Twitchell, Jeff Overseas Family College, Singapore
Yang, Jincai Nanjing University, China
Yeh, Michelle University of California at Davis, USA
Yin, Qiping Zhejiang University, China
Yu, Tim University of Toronto, Canada
Here is my one-minute lecture on the end of the lecture. I gave it on a spring day in 1999. (Thanks, belatedly, to Val Ross for inviting me to participate the "60-Second Lecture Series" she created.)
I'm taken by what's been called "pop surrealism." This is recent (post-2000), mostly southern-California and Detroit-area stuff, but its visual basis seems often to combine 1950s-era kitsch advertisement and space-race era forms, modernist design (and coloring), 1960s TV characters, and skeletal or monstrous deformations and grotesques (cute kittens in a basket, but they have three eyes; a monkey with a clown head carrying a trophy and a dented Arthurian sword across a Hudson School landscape).
There's Charles Kraft's carefully made porcelain figure, with hand-painted underglaze: a rabbit with a dagger stuck in its back, 12" tall - called Sal Mineo Bunny (2000).
Larry Reid's essay on pop surrealism says it combines "mid-century dementia" with "bad-ass low brow." He observes about the 1950s what has been said many times before: "Beneath the thin crust of conformity that characterized mid-century America lay a bubbling caldron of weirdness." Well now, in the first decade of the 21st century, mostly young painters have founded an underground art that looks back at the 50s as non-witnesses who see, or try to see, only the surface (and not the psychological or political depth) of that weirdness - who see the 50s through the pop culture of the 60s and don't show any loyalty to the experience of either.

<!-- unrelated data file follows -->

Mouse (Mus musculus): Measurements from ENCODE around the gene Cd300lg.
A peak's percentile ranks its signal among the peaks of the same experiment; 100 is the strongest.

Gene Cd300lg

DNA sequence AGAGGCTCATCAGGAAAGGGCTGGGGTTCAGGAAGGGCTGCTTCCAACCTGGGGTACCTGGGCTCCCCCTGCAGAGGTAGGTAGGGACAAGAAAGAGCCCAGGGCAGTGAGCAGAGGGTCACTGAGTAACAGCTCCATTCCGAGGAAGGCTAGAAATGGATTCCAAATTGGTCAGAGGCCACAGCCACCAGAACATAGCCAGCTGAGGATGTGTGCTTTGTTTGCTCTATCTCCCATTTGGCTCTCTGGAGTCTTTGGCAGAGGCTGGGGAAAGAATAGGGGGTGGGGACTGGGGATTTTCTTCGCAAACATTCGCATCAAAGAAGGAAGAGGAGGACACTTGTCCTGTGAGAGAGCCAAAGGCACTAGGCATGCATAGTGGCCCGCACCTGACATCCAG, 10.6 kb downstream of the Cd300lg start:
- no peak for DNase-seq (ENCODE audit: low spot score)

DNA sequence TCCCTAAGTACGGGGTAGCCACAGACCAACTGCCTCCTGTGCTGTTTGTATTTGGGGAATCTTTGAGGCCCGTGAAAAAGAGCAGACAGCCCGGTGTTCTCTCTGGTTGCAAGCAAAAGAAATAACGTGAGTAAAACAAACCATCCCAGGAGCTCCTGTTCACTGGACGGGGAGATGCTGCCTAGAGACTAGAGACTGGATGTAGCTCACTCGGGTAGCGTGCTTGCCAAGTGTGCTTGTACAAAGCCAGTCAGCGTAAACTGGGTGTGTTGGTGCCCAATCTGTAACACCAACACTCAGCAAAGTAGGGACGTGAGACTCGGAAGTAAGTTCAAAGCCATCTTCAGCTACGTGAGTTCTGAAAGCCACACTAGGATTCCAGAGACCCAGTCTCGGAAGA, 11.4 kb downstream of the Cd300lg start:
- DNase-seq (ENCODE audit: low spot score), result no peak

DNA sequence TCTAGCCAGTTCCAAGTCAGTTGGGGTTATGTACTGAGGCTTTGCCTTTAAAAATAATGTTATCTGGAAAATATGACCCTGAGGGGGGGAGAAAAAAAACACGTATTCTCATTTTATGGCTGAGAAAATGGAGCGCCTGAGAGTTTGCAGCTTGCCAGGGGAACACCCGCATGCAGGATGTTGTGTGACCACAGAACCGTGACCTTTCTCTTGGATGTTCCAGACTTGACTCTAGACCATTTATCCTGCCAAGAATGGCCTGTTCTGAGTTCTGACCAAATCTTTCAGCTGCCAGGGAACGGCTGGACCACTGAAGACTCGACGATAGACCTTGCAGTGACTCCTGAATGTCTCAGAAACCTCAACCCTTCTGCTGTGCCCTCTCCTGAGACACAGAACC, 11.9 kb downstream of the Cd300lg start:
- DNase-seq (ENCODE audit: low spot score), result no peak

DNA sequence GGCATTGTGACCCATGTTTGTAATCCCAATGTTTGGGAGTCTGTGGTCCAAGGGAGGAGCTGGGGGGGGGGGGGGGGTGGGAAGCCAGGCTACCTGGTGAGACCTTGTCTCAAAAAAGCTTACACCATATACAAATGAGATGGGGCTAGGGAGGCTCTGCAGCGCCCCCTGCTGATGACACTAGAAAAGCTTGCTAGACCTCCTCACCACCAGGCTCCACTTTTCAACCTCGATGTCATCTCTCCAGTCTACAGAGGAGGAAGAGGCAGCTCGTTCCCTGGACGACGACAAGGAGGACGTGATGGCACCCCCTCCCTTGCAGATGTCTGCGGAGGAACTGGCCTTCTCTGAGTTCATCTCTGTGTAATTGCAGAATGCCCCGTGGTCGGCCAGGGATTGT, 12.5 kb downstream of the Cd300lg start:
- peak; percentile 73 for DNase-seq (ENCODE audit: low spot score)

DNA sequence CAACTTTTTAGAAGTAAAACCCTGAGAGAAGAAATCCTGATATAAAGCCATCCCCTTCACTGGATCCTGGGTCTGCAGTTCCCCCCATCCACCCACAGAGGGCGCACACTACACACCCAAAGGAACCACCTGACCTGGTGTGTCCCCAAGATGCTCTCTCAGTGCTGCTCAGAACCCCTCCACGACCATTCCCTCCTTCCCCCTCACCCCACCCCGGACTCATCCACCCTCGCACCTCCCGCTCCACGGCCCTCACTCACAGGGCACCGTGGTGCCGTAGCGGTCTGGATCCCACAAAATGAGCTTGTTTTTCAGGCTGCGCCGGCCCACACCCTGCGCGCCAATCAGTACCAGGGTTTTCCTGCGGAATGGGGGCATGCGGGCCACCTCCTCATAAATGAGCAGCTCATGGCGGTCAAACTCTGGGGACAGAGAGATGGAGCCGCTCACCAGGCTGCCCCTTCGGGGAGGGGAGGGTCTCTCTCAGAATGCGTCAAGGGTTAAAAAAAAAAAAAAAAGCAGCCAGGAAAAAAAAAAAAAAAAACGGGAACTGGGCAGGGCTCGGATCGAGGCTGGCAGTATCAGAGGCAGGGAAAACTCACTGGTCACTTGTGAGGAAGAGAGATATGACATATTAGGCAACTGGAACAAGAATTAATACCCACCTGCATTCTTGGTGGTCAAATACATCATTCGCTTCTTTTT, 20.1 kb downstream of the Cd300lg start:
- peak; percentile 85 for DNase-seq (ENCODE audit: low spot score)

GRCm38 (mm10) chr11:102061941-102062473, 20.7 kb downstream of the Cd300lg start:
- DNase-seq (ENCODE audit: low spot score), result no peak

It's a steady diet of drive-in monster movies, Rat Pack playboys, prehistoric fantasy Flinestones immediately following the futurism of the Jetsons, cathode characters, the anti-Comics hysteria, the mayhem of a 1960-era Los Angeles hot-rod emporium - all combined and gone awry.
Tim Biskup's The Demon Painter (2001 - above) is not actually typical of the group, given what I've said above. Yet then again, it is - in a more specifically painterly way. It nods toward the figure-drawing end of the depictive spectrum modernist Paul Klee painted, pushing it toward cartoonishness, adding a little beatnik straggliness, and creates a dark yet comic vision of the artist's position. I've inserted a few figures from Klee here for comparison, "Dancing Girl" and "The Drummer Boy" (both from the
Isabel Samaras (like Biskup, she's from L.A.) does oil on wood - more straightforward remakings of 60s TV. Batman and Robin sharing a French kiss in Secrets of the Batcave part 2 (2002). A Madonna and Child panel in medieval style - except that they are Hollywood-kitch chimps from Planet of the Apes (Behold My Heart of 2003). Then there's the Botticellian Birth of Ginger of 2002 (below). (It takes off, of course, from the 60s TV show, Gilligan's Island, which is a child, in a way, of the boob-tube version of the Beat revolution, via the Maynard G. Krebs-Gilligan equation.)
Robert Williams, one of the artists included in Pop Surrealism, ed. Kirsten Anderson (Ignition Publishing/Last Gasp, 2004), embraces the category "low brow art," offers topsy-turvey phrases such as "dumbing down to DaVinci," describes his California aesthetic origins in comic book art, carnival-show banners from the 1880s through the 1950s, music posters, hot rod and biker art, pin-up art, graffiti and beach-bum graphics and believes that, visually and more generally culturally speaking, Buster Crabbe as Buck Rogers and John Glenn are the same person.